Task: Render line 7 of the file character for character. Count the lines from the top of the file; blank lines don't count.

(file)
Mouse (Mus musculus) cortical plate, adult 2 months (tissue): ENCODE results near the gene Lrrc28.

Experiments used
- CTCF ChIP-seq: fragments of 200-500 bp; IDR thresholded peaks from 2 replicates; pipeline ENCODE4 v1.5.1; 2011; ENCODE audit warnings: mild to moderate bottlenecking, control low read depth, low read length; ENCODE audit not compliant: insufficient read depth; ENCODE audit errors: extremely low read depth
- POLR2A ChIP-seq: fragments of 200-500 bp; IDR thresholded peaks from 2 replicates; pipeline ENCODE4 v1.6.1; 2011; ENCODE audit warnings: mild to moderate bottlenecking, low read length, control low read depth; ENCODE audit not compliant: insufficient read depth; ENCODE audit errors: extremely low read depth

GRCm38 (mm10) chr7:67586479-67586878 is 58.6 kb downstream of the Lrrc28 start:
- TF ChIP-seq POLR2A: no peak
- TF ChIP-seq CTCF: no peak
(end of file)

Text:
- TF ChIP-seq CTCF: no peak